InspireDesign reached out to Kevin Newman, CEO of architecture and design firm NG+P, for his take on how COVID-19 will affect retail and hospitality design.
Your firm recently expanded into hospitality and retail markets after focusing primarily on multifamily and mixed use. What have you found to be the similarities and differences between those areas? We have spent the past 10 years expanding our multifamily expertise into a plethora of lifestyle design and mixed-use experiences. During this time, we’ve come to realize that our lifestyle-minded approach to designing public, mixed-use spaces is synergistic and advantageous to the hospitality and retail markets, making our transition into those markets very natural and seamless.
While we grasp the difficulties and opportunities facing the hospitality and retail segments at this time, a transformation is occurring. We are furthering our understanding of how and why society interacts in an evolving digital, physical and communal world. The new normal is being realized and we want to utilize our design creativity and innovation to help in every way.
How has COVID-19 affected the design of projects you are currently working on? COVID-19 has driven home the importance of collaboration in regards to the design process, which is something NG+P has prioritized for a long time. Space planning, material selections and functional adjustments are only a portion of the task at hand and require further partnership with operational teams and technological innovation to reliably improve safety, while maintaining social dynamics that meet customer expectations.
In designing public spaces, we will further dissect the best solutions to allow for social distancing, without taking away the customer experience. While certain brands have worked hard to successfully meet new safety guidelines, it’s just as valuable to create designs that maintain an emotional connection with the clientele.
How have you been able to balance social distancing without taking away guest experience and the emotional connection? Achieving this balance comes with its challenges, but this is an area of design that is still fresh, evolving and has a lot of potential. To date, we are in the early stages of design on several hospitality and mixed-use projects and the awareness of COVID-19 has had a major influence in our programming.
That being said, I think we need to be careful not to overreact as to negatively impact experiences in a post-COVID world, yet be mindful of how to implement distancing and safety measures without taking the experience away from the guests.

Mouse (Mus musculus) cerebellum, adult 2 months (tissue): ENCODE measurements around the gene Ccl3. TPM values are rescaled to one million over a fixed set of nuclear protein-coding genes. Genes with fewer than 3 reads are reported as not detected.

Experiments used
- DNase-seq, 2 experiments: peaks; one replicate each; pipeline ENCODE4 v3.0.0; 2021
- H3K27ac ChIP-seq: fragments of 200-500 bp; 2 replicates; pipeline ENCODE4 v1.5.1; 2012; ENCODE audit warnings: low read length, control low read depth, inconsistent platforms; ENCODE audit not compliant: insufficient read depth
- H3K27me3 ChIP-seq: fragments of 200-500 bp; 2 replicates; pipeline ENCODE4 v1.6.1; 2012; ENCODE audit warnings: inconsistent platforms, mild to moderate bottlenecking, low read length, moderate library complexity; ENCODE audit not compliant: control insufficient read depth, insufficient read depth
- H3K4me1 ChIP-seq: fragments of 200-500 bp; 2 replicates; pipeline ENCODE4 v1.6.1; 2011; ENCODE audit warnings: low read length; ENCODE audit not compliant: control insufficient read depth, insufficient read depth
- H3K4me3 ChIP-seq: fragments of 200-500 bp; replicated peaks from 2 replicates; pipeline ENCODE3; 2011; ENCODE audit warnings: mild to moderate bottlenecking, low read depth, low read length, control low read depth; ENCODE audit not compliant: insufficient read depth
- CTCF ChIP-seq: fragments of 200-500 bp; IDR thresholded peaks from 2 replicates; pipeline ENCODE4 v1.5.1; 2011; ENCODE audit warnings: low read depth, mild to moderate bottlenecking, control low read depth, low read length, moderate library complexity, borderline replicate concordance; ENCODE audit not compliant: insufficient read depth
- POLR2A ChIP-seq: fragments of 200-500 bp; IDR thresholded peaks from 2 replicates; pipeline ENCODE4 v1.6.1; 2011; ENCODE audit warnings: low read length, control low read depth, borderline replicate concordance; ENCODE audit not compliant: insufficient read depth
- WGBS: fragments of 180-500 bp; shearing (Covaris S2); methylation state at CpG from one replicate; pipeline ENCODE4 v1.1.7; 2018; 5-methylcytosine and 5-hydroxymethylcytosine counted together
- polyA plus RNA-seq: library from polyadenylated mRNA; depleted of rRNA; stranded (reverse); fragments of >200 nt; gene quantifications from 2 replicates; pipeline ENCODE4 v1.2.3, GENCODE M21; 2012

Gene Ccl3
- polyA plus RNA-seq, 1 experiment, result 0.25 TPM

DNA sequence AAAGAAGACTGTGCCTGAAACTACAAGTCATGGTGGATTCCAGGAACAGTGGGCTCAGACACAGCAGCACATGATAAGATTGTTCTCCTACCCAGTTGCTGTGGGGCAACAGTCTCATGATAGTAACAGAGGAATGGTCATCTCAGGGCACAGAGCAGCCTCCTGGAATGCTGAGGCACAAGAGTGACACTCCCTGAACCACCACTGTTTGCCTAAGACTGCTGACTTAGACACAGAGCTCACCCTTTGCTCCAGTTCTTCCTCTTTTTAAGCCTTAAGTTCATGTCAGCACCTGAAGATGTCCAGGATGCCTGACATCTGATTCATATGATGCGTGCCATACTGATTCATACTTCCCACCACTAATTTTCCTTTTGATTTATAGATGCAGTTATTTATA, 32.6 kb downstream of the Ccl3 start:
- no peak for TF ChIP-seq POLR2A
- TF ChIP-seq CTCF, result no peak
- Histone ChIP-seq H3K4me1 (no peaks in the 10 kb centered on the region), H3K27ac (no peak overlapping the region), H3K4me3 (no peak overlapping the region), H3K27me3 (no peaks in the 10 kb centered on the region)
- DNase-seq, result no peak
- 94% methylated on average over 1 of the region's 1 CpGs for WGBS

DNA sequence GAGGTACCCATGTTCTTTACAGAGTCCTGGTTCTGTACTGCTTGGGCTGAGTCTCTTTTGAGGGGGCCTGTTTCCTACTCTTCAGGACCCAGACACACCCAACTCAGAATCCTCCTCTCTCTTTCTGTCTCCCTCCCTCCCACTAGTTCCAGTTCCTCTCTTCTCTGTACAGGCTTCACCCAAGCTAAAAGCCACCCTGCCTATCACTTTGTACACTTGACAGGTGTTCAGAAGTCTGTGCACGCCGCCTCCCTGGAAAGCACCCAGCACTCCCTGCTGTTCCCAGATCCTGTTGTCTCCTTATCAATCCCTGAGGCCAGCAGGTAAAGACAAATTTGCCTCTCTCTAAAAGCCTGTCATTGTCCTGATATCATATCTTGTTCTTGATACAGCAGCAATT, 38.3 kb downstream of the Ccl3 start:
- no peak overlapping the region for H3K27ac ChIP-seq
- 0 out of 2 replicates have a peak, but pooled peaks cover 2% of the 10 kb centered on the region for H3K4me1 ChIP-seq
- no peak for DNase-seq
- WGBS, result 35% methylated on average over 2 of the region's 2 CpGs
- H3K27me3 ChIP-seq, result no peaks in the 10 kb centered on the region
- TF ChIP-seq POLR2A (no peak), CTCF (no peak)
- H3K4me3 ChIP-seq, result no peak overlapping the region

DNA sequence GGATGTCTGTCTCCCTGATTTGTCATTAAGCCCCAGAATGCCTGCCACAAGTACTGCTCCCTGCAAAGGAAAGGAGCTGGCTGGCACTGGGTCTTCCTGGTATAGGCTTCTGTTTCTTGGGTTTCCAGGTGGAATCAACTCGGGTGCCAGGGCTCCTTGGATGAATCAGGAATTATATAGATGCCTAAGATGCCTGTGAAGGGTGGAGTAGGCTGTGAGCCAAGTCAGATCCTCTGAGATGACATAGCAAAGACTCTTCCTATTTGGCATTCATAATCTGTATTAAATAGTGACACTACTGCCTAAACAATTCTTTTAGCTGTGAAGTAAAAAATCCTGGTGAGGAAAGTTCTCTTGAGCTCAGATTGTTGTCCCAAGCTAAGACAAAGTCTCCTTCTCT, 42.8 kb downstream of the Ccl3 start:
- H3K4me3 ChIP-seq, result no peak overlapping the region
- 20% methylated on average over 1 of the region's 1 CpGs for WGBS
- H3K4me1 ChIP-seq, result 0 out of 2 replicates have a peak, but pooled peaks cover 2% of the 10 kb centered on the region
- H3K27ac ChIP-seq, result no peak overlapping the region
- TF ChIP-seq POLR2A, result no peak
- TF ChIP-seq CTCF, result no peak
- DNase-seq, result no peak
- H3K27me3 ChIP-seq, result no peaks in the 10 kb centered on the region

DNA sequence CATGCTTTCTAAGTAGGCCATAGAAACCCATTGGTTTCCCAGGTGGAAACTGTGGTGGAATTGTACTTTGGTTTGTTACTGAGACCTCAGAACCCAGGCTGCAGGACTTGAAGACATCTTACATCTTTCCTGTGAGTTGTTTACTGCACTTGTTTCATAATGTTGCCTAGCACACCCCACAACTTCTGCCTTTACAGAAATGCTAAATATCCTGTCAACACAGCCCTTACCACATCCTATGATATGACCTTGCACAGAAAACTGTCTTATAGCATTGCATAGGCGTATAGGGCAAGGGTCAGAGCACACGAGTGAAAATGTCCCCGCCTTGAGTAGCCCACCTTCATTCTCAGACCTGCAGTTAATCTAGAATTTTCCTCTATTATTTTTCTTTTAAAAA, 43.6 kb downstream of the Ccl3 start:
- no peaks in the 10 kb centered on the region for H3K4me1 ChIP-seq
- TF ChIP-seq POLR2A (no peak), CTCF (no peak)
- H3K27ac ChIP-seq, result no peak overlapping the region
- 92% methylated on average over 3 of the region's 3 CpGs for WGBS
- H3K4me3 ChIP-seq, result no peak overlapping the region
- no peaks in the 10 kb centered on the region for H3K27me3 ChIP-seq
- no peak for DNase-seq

It’s important to understand that we will, one day, live a more “normal” lifestyle again, so altering designs so much so that we’re unable to create meaningful experiences when that day comes will call for more updates and changes in the (relatively near) future.
How receptive are your clients to addressing the new design changes given the COVID-19 environment? Developers are approaching projects in a variety of ways at this time, but the status of the projects is a big driving factor in many decisions. Developers with projects under construction are eager to stick to the schedule and keep the funding flowing, while those still in the design phase have taken this time to reexamine the impacts of their designs and the opportunities to move in new directions.
The clients we are currently working with on retail and hospitality-centric deals are fortunately very receptive to us addressing the many spatial and programmatic certainties in conjunction with operational and technological awareness. Our clients understand the importance of making these changes, not only as it relates to the health and comfort of the public, but also in terms of the future success of their brands.
Long term, what do you think that hotel and retail properties will look like after a public health crisis like this? It may take years for some brands and properties, and only months for the agile or massive chains, to respond in ways that both make consumers “feel” safer and just as importantly, “in fact” be safer. We are now aware and prepared to design for an uncertain future with spaces that achieve a way to be alone together, allow robust virtual participation and create dynamic environments and experiences that offer clientele the ability to choose their own adventures.